Safe Chemicals Act Takes Aim at Environmental Toxins
Very recently, the “Safe Chemicals Act” was introduced by senators Frank Lautenberg, Barbara Boxer, Amy Klobuchar, Charles Schumer and others to upgrade America’s antiquated system for managing chemical safety. This is in response to increasingly forceful warnings from the scientific and medical
communities that common chemicals in household products are linked to diseases such as cancer, learning
disabilities and infertility.
From an autism standpoint, Lee Grossman, Autism Society President and CEO states that, “Thousands of unchecked toxins in the American marketplace are highly detrimental to the 1.5 million Americans living with autism today because many have immune deficiencies that, when exposed to certain substances, complicate already existing health issues.”
The Senate’s Safe Chemicals Act builds on momentum from 18 states that have already passed laws to address health hazards from chemicals and numerous corporate policies of major American companies restricting toxic chemicals, including Staples, SC Johnson, Wal-Mart and Kaiser Permanente. Those states are Wyoming, Nevada, Utah, Colorado, Arizona, New Mexico, Nebraska, Kansas, Oklahoma, Missouri, Arkansas, Louisiana, Alabama, West Virginia, Virginia, North
Carolina and Indiana.
The Safe Chemicals Act would overhaul the failing 35-year-old Toxic Substances Control Act (TSCA). Enacted in 1976, TSCA presumed that chemicals should be considered innocent until proven guilty, a sharp departure from the approach taken with pharmaceuticals and pesticides. Since then, that presumption has been proven faulty and dangerous, as numerous scientific studies have proven that many common chemicals can cause or exacerbate chronic diseases and can be toxic even at low doses.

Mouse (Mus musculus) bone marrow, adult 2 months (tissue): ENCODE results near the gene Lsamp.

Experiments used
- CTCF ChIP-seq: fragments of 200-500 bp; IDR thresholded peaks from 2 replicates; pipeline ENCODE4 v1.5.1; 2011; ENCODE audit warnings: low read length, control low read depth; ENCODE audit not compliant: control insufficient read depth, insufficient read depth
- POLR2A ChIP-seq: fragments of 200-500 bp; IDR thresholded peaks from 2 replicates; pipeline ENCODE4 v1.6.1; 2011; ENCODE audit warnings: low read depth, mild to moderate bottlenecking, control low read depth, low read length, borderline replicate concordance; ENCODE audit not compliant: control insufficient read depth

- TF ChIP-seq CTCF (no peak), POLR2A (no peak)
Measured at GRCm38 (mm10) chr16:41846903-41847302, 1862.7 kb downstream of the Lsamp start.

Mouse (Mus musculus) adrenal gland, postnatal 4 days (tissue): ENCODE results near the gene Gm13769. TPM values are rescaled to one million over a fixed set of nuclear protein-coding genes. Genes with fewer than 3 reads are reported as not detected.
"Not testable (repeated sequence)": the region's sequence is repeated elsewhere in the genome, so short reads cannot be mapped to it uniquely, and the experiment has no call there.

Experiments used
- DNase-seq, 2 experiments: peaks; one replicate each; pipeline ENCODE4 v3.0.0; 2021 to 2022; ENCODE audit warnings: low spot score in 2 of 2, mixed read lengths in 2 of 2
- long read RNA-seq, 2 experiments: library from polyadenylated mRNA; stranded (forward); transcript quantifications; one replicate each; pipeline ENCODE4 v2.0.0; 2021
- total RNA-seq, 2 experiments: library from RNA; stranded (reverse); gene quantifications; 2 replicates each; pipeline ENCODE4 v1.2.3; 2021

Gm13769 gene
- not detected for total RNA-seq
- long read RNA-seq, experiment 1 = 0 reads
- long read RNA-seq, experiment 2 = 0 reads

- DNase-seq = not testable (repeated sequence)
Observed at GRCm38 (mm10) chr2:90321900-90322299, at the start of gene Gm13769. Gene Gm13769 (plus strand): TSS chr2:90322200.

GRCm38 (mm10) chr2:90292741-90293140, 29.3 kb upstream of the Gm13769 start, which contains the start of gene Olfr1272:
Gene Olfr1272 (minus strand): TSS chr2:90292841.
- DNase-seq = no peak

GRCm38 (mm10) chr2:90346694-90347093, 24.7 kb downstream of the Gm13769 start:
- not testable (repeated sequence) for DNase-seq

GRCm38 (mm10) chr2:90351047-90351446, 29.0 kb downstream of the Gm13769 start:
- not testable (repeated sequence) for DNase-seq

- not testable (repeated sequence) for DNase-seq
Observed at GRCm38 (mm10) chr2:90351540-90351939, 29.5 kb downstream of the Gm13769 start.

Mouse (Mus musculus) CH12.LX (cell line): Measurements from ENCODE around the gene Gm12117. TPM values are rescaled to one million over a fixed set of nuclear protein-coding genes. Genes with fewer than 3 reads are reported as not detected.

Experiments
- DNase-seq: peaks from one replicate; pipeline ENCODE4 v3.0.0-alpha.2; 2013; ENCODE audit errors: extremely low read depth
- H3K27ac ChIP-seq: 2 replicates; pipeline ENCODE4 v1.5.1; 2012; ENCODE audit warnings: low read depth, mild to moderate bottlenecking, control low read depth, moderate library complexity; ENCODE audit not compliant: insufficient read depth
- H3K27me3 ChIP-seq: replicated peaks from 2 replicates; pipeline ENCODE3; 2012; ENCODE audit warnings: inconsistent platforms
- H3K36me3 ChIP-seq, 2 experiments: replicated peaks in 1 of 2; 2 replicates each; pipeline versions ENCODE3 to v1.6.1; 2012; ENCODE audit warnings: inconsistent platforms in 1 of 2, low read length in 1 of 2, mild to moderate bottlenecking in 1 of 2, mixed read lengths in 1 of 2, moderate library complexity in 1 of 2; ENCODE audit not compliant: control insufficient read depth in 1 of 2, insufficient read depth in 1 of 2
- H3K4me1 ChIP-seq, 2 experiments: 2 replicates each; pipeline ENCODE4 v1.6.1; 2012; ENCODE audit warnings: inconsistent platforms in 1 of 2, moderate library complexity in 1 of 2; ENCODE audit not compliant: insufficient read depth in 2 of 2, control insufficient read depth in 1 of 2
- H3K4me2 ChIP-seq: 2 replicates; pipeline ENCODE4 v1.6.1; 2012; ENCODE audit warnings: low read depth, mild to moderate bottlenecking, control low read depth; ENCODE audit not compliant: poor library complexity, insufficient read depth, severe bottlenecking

Specifically, the new Safe Chemicals Act would:
• Require EPA to identify and restrict the “worst of the worst” chemicals, those that persist and build up in the food chain;
• Require basic health and safety information for all chemicals as a condition for entering or remaining on the market;
• Reduce the burden of toxic chemical exposures on people of color and low-income and indigenous communities;
• Upgrade scientific methods for testing and evaluating chemicals to reflect best practices called for by the National Academy of Sciences; and
• Generally provide EPA with the tools and resources it needs to identify and address chemicals posing health and environmental concerns.
If you want to “go green” in buying cleaners, be aware that specific claims such as chlorine-free, fragrance free, and phosphate-free are more meaningful than general claims such as “organic” and
“natural." Look for certification from credible third parties such as Cradle to Cradle, the EPA’s Design for the Environment Program, or Green Seal.
To make your own safe and economical cleaners consult a website such as: http://www.natural-healthy-home-cleaning-tips.com/index.htm
Here is a great guide to less toxic products: http://www.lesstoxicguide.ca/
And if you want to extend that safety zone into your yard, go to: http://www.safegardening.co.uk/GardeningWithoutPesticides.html
It’s about time this issue is addressed legislatively, but we don’t have to wait to act as individuals. Ridding toxic chemicals from our homes and yards is an empowering way to make our world safer for our children with autism.